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Document Type:Latin Dissertation
Language of Document:English
Record Number:53778
Doc. No:TL23732
Call number:‭3282184‬
Main Entry:Kristen H. Perry
Title & Author:“Look, you have to sign”: Literacy practices among Sudanese refugee familiesKristen H. Perry
College:Michigan State University
Date:2007
Degree:Ph.D.
student score:2007
Page No:350
Abstract:Through this ethnographic study, I examined literacy practices among Sudanese refugees, focusing on the ways in which refugee families make sense of and negotiate texts and practices in the U.S. These refugees relied upon literacy brokers to help them understand issues related to language, culture, and genre in texts and literacy practices. Literacy brokering also was an important family literacy practice, as even young children brokered texts within the family. The following research foci shaped this study: (1) How do the language and literacy practices of these Sudanese refugee families in the U.S. reflect the different layers of their experiences as refugees? (2) How do these refugees negotiate, appropriate, and/or transform literacy practices through these experiences? and (3) How are the young Sudanese refugee children from these families negotiating or making sense of the differences between U.S. school-based literacies and the literacy practices of their homes and communities? Data collection for this study involved participant-observation; semi-structured interviews with participants; and collection of artifacts. Data analysis relied upon literacy events as the unit of analysis, following Heath (1983), which were coded for texts, languages, social activity domains, and other contextual factors within each event. Emerging themes also were identified in the data, with a focus on literacy brokering. Focal participants in this study included three refugee families from Southern Sudan, all of whom had sojourned in Middle Eastern countries before resettling in Michigan. Results indicate that the parents relied upon literacy brokers to help them understand texts and literacy practices in the U.S. Literacy brokering provided three types of knowledge: (1) lexico-syntactic and graphophonic knowledge related to encoding/decoding, vocabulary, and syntax; (2) cultural knowledge related to cultural information, beliefs and values, and expectations; and (3) genre knowledge related to the purpose and use of different genres, the specific features of those genres, and the purpose, use, and organization of those features. Parents in the three families relied upon a variety of different brokers, including their own young children. The results of this study illustrate how—and what—people must learn in order to effectively participate in literacy practices. These findings also add to current understandings of child brokering in immigrant communities by showing that even emergent readers and writers can broker texts, and by illustrating that child brokering may impact families from different cultural communities in different ways. Insights for adult literacy/ESL pedagogy and future research are discussed.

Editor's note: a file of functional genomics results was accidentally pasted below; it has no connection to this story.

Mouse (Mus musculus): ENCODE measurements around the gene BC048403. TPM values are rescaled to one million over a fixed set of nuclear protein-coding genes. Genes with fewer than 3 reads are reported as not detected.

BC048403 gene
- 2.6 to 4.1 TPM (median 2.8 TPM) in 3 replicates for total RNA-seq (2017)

Subject:Education; Families; Literacy practices; Refugee; Sudanese; Language arts; Bilingual education; Multicultural education; 0282:Multicultural education; 0279:Language arts; 0282:Bilingual education
Added Entry:N. K. Duke
Added Entry:Michigan State University